The term ‘cloud’ has been used by software, hardware, and IT service providers all over the world. It’s new and it’s the only way forward. If you’re not into cloud computing you are old school. It’s a revolution…..or is it?
IT and telecommunications companies are famous for using overhyped language in order to confuse and complicate the market. The language is so complex that it seems too difficult for a well educated business person to understand. One man keen on keeping it simple is Oracle CEO, Larry Ellison. In 2008, he gave a lecture to financial analysts criticising the IT industry for being “more fashion driven than ladies fashion”. Oracle is obviously, a huge global company and Larry Ellison is a man of enormous success. From his shareholders’ perspective he should probably endorse the “fashion” in order to drive more sales. However, the final remarks of his presentation, which are very insightful for the IT industry, state otherwise: “I don’t understand what we (Oracle) would do differently in the light of cloud computing, other than market, you know, change the wording on some of our ads.”
Understanding the cloud and cloud computing – remember the mainframe?
In order to understand what cloud computing is, we should return to the mainframe. Let’s look at some of the characteristics of mainframes.
Still in operation at some large institutions, mainframes are all-encompassing, powerful computers that perform user processing, data management, application serving and data storage in a single system. Almost all mainframes are able to run multiple operating systems, and therefore operate as hosts of a collective of virtual machines. Another major feature of mainframes is that they can add or hot swap capacity without any system interruption. Mainframes can synchronously run in parallel; one in the primary data centre and one in a backup data centre—fully active, partially active, or on standby—in the event of a catastrophe that affects the primary system.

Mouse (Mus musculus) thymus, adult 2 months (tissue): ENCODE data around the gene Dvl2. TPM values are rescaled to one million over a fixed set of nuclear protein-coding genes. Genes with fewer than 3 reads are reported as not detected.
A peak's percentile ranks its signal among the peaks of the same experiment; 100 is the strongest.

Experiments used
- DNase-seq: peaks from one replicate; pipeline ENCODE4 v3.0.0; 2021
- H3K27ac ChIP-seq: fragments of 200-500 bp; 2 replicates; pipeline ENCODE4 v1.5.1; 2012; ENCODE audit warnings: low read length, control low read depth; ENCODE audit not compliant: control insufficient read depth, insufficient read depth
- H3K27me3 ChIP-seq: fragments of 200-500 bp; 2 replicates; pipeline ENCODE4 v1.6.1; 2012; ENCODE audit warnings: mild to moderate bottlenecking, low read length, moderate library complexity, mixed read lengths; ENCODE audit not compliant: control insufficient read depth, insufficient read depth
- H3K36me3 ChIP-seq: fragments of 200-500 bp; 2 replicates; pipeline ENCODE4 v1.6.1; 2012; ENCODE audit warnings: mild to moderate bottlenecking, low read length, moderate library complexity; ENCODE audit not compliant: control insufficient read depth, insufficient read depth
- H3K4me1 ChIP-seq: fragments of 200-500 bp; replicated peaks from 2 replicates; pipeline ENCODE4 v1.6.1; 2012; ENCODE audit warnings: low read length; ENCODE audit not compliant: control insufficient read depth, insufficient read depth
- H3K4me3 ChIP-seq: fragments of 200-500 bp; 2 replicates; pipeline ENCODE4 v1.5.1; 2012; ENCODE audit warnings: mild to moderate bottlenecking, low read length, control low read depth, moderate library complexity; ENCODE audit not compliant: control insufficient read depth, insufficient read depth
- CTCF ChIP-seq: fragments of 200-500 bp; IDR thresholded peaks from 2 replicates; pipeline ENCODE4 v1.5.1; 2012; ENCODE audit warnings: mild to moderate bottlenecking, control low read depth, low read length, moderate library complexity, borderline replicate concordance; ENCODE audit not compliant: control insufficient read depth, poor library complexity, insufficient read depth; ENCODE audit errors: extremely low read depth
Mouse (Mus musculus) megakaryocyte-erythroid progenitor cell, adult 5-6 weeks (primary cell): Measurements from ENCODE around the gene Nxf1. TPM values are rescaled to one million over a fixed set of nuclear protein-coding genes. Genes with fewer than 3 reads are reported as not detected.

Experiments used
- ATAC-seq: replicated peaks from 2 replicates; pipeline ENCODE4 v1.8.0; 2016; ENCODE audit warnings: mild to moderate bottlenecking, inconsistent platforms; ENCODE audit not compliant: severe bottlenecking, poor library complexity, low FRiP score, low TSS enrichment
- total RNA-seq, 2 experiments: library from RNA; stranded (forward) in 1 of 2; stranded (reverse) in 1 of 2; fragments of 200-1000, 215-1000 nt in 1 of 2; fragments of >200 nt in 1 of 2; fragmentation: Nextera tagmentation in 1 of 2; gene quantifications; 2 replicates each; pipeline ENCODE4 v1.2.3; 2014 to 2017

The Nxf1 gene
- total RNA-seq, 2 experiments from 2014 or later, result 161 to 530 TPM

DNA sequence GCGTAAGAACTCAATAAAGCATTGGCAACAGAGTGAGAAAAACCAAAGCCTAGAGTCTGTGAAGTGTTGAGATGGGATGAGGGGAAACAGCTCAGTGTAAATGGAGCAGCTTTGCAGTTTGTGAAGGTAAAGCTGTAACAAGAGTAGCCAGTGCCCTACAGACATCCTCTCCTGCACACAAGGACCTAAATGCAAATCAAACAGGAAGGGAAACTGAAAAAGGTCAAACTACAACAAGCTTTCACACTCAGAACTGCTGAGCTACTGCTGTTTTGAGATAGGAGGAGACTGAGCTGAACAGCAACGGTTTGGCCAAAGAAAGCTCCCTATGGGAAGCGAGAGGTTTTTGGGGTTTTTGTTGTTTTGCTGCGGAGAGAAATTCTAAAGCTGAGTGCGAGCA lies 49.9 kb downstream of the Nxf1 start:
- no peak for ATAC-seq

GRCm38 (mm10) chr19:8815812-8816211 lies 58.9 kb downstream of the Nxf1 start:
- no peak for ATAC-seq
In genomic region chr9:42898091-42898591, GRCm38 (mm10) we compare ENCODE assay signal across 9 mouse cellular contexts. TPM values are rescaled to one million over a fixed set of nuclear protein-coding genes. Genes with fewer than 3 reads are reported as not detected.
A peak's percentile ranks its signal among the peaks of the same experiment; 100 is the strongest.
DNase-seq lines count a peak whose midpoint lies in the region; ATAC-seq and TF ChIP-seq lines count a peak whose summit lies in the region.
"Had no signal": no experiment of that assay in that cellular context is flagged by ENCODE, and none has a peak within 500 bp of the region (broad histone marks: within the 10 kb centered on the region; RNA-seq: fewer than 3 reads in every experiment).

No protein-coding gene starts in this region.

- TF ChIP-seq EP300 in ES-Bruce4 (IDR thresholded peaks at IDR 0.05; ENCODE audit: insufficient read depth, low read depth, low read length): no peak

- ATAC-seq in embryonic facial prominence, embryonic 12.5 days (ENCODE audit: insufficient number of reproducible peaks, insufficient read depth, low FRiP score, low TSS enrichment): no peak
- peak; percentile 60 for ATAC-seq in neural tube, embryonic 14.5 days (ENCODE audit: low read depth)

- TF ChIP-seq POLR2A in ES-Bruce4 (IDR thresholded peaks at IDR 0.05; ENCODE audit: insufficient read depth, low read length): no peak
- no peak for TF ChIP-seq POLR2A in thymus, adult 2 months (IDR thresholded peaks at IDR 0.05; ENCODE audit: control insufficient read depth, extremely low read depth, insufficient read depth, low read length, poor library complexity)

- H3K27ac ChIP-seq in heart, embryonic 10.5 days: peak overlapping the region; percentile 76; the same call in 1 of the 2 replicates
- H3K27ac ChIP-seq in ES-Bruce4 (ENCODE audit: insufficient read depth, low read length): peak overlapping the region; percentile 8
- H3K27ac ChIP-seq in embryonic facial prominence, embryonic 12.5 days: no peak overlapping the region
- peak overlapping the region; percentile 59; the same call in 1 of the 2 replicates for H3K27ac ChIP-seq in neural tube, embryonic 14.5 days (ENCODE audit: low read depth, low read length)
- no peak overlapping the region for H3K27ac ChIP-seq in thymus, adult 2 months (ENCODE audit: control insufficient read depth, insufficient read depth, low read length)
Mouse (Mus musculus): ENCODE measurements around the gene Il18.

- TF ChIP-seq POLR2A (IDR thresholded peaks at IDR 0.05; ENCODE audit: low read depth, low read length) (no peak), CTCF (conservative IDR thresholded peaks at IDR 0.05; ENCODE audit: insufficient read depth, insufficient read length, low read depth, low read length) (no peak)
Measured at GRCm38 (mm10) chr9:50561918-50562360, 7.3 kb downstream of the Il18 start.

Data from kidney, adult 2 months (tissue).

That sounds a lot like cloud computing
Perhaps one of the strongest features of the mainframe is that to some extent it is limited. This limitation is caused by the fact that one company manufactures and supports the entire mainframe system, which means that it is standardised. Even so, an internal team can still perform administration of the system. Furthermore, speed and performance are rarely an issue and with the right investment in redundancy the system is extremely reliable. Its only that the entry cost to a mainframe system is very high and not suitable for small business.
So what is cloud computing in plain English?
There is a relatively simple way to define ‘the cloud’. It is a metaphor for the Internet, and cloud computing is using the Internet to access applications, data or services that are running on remote servers.
The major difference between the mainframe and the new cloud computing market is the separation of infrastructure, middleware, and software layers. In principle, each of these could be provided by completely different organisations.
Cloud computing consists of three main foundations:
- Infrastructure-as-a-Service (IaaS) – the primary foundation consisting of the underlying hardware.
- Platform-as-a-Service (PaaS) – the second foundation that includes the operating system and database software.
- Software-as-a-Service (SaaS) – the final foundation that provides the applications to the end users.
Is cloud computing just one giant, flexible mainframe with marketing terminology?